Very small sensors such as those found in smartphones have lots of depth of focus because the lens focal length is very short, the apertures are not particularly wide, and the sensor is so very small. This results in images where most all of the field is nominally in focus.  While this sounds good enough, it is actually contrary to what artists want. We want to drive the eye of the viewer to a subject in our image and have the rest of the image be slightly softer so as not to create confusion over what the subject is. We read a lot about the demand for bokeh, however misunderstood it is, or shallow depth of field. We only get that with larger sensors, longer focal lengths and optically faster lenses. Trying to get everything in focus will likely detract from the story that you are trying to tell.

How Depth of Focus Works

Depth of focus is a mathematical construct, and I won’t go deep into the math here. To find out the specific depth of focus, you can use an app like PhotoPills where you select the camera, the lens, the aperture and the focus distance and it will tell you the depth of focus. Whatever that depth of focus is, it starts in front of the subject and ends behind it.

Depth of Field - Figure 2

Figure 2: Image courtesy shows how depth of focus works


Let’s suppose that our subject is 20 feet away and that we focus on it. Let’s say that the app tells us that for our camera, lens and aperture, the the total depth of focus is 3 feet. That means that focus will come in at 19 feet and go out at 22 feet and anything in that space will be acceptably sharp, and anything out of it will be blurry and increase in blurriness as the distance from the subject, either in front of or behind, increases.

Seeing Depth of Focus

For years, DSLR (camera that has a mirror) users could not see the depth of focus without pressing the depth of field preview button. To be frank, many users found this a waste of time because the button would stop the lens down to the shooting aperture. This would reduce the amount of light coming to the viewfinder, thereby making it harder to see the subject and the depth of focus.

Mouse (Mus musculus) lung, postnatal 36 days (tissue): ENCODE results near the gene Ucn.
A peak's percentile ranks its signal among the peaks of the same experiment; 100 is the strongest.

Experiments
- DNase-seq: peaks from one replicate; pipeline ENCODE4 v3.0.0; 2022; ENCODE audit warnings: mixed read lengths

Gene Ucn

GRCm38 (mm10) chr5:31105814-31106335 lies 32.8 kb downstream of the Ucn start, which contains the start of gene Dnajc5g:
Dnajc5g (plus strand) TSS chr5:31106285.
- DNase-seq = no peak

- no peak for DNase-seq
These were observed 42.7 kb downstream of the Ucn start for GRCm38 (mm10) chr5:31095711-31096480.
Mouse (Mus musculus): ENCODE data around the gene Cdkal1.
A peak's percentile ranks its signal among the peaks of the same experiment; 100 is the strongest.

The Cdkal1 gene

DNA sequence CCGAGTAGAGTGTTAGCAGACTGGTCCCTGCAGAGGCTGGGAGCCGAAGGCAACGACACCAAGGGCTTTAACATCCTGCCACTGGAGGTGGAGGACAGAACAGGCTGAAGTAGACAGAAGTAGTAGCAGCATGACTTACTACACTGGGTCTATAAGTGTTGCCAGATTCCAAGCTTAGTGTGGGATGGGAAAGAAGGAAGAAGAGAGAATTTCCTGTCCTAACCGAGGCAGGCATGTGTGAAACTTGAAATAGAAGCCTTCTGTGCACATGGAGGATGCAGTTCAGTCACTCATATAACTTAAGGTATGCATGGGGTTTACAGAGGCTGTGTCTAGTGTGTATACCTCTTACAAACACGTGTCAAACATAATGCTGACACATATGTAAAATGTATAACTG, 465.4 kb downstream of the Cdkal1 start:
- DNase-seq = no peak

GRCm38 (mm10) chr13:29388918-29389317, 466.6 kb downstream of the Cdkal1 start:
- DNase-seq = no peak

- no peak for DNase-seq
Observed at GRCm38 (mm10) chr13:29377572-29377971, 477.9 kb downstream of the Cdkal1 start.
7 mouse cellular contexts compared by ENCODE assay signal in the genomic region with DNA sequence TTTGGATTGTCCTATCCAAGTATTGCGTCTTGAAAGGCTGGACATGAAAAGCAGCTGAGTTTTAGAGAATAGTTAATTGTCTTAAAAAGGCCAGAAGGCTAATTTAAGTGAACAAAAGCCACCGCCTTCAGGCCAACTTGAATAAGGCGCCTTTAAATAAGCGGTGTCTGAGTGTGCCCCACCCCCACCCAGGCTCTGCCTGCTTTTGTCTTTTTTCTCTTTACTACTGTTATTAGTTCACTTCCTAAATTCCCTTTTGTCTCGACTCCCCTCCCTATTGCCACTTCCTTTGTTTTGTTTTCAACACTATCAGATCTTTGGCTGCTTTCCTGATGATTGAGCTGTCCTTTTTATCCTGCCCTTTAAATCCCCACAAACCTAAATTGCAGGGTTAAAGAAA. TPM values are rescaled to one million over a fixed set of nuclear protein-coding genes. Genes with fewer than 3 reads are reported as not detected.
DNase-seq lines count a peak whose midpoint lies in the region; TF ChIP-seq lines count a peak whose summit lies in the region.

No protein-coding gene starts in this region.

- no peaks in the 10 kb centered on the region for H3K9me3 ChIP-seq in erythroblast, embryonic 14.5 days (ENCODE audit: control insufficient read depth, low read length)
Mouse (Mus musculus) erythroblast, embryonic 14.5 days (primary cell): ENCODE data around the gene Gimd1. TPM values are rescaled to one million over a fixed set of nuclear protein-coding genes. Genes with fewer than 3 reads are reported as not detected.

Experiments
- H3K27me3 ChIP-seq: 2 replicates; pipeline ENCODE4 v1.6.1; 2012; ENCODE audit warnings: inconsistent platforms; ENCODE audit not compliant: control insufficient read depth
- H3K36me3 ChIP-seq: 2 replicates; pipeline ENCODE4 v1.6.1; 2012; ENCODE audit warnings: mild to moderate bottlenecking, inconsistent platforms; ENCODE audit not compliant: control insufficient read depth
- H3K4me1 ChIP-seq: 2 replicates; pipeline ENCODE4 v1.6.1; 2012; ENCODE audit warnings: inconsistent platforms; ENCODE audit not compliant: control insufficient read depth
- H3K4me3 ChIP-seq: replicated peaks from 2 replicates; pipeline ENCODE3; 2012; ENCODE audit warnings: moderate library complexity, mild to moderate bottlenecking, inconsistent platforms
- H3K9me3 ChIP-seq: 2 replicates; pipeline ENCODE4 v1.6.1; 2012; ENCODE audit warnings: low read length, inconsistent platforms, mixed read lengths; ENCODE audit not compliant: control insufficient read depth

Exposure Simulation Mode

Figure 3: This image, courtesy Canon Europe, shows that Exposure Simulation is active.


With the advent of Live View and Electronic Viewfinders, we now have an opportunity to see depth of focus in real time. Most DSLRs have Live View and by default use it in Exposure Simulation mode, meaning the lens gets stopped down for the exposure and the LCD shows you what the image will look like including the depth of focus. Mirrorless cameras only ever read from the sensor and show you Exposure Simulation in real time, which is handy. Proper video cameras have no optical path and you always see the exposure and depth of focus as it will happen when recording.


Depth of focus is a critical subject when you wish to improve your visually creative subjects.  Taking the time to learn how it works and to practice it will give you more control and result in better images.

If you have questions about this or any other subject, please leave a comment below.

Until next time, peace.

Ross Chevalier

Ross has been a photographer for over four decades and is a professional photographer, videographer and imaging educator.


Ross Chevalier

Ross has been a photographer for over four decades. He has worked as an apprentice, been a professional photographer and a photographic educator. He is an amateur videographer and offers mentoring programs.